Sarah sometimes thought about the ghost after its departure to the afterworld and wondered what it was like. She remembered that the ghost had said something about merging consciousness, and try as she might, her human mind couldn’t quite understand what that would feel like. She hoped the ghost was well.

A year later, when the ghost was a distant memory, she was sitting by herself in her living room late in the evening reading. There was a knock on the door and she jumped. She wasn’t expecting anyone.

She got up from her chair and walked to the door a little cautiously, which was silly considering whoever had knocked was still outside.

She peeped through the little hole in the middle of the door and didn’t see anyone, which served to only make her more nervous.

She almost didn’t open the door but found herself unable to resist. Her hand grasped the knob and turned, pulling as she did, and found no one there. She was about to close the door when she looked down onto her front step.

Laying before her was the half-eaten carcass of what looked like a baby rabbit. Some blood had seeped out onto the pavement and there were intestines and internal organs exposed where whatever it was had stopped eating. Sarah screamed.

“Wait! Sarah, it’s me!”

She heard the voice before she stopped screaming, and as she did, noticed a man standing before her.

He looked like any man about her age, with a short haircut and contemporary clothing, but something about him looked…thin, and she wasn’t referring to his weight.

He looked at her and seemed to realize that she was looking at him, which made him turn up his hands in front of his face and examine them. He turned them over a couple of times and then examined the rest of his body with his eyes.

“Sarah?” the man asked, not questioning her but questioning himself.

“Yes,” she replied, still a little cautiously.

“Sarah, it’s me. Ghost.”

Sarah looked back as if she didn’t quite understand him.


“Yes, you can see me?”


Once again, the man looked over his own body, and this time, smiling wide, looked back at Sarah.

“I’m sorry,” he pointed down at the dead rabbit, “about the animal. I didn’t realize it would startle you so much. I saw it over by the bushes and, well, I thought you would want to bury it.”

She smiled as it occurred to her that of course he was more comfortable with death than she was.

“Oh, um,” she started, “yes, that probably is the thing to do. Looks like something got him.”

“Yeah,” the man said, with sorrow but acceptance in his voice, “that’s life.”

The man suddenly looked up at her again, his face bright.

“Sarah. I scared you.”

“Yes, you did.”

He looked at the rabbit, like he wasn’t quite sure why this would have scared her when all of his tricks hadn’t.

“Can I come in?”

Sarah opened her door widely and allowed the man through.

It wasn’t that she could see through him, but there was something about the edges of his body that didn’t quite seem to contain anything. She wanted to reach out and touch him, but thought it would be rude to try.

“Your house. It looks the same,” the man said and smiled. “Sarah, I have to tell you. I never went on.”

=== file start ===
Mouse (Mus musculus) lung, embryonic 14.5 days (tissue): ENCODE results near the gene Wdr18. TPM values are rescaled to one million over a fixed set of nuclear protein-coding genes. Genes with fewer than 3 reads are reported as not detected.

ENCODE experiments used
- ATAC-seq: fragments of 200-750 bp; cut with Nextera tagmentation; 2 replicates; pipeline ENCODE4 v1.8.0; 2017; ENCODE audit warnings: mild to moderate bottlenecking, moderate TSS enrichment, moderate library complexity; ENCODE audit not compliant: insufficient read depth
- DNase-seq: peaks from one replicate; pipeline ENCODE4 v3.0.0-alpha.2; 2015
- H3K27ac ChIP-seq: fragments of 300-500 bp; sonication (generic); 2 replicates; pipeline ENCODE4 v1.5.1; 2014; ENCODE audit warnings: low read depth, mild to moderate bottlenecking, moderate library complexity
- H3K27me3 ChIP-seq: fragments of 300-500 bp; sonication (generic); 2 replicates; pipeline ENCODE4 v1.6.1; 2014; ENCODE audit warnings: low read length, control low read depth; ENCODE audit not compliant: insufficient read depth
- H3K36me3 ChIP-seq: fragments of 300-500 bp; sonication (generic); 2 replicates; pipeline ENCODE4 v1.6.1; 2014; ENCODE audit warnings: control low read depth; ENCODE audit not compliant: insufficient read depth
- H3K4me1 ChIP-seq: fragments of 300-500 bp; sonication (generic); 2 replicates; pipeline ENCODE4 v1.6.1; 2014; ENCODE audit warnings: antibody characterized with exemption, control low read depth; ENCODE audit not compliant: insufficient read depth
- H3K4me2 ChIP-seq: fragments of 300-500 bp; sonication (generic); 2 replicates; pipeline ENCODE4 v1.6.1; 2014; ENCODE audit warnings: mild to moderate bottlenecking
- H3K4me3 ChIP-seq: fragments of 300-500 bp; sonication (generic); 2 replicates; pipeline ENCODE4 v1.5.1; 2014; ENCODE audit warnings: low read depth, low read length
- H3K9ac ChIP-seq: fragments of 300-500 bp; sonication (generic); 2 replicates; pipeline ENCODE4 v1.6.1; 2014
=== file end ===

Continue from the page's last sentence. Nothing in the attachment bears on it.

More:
“Went on?”

“To the afterworld. I…well…I’ve been floating around the world, feeling sorry for myself, which I hate to admit. I’ve often stopped by your house, just outside it anyway, to see that everything was all right. It usually is, but tonight, I saw the rabbit and thought it was a shame for it to rot in the yard…”

Sarah smiled.

“You did it. You scared me, and, ghost, now you have your form.”

He smiled now, and for a moment looked like he couldn’t believe it. He laughed a great big laugh.

“Sarah, I did it! But I didn’t mean to. I wasn’t even trying. I had no idea…”

“So what now?” Sarah asked.

“I can go ghosting and scare people by taking different forms. How about this?”

The ghost mostly remained the man that he was, but instead of hair, he now had flowers growing out of his head.

“Uh, that’s good,” Sarah began politely, “but let me give you a tip. Go bloody.”

“Bloody?” asked the ghost and looked confused for a moment, then his face lit up. “Oh, like the rabbit?”

“Yes,” Sarah said, her stomach doing a little turn at the thought of the disemboweled rabbit on her front step.

The flowers disappeared from the ghost’s head, and the next second he had his hair back. But his head hung off to one side by a thread of flesh, revealing torn muscle and exposed bones. Blood poured down the front of his shirt.

“Like this?”

Sarah had to laugh at the fact that an almost-beheaded person was smiling so big, and despite the gore, she was immensely proud of the ghost.

“That’s it.”

The next second the ghost returned its head back onto its shoulders and removed the blood from its shirt.

“Sarah, once again you have been invaluable to me. I guess there’s nothing left to do but to start scaring people. Don’t worry, I’ll visit, and when I do, I’ll be the almost-beheaded man, so you’ll know it’s me.”

“Oh, no need for that,” Sarah began. “I’m not visited by any other ghosts, so if you just take the form you’re in now, that should suffice.”

“Oh, right. Well, I’m off!”

The ghost opened his arms and came towards her for a hug, and this time Sarah felt, if not an actual body, something with force behind it. Like hugging a balloon. A firm outer casing that held nothing but air.

The ghost smiled once more and waved as it turned the door knob and walked out the door.

Sarah had to consider the irony of a ghost using a door but figured it was just excited about its new ability to take form. She wondered if the ghost had taken the rabbit with him and walked to the door to find out.

She opened it and looked down. No such luck.

Sarah went to find her little garden spade and a pair of gloves.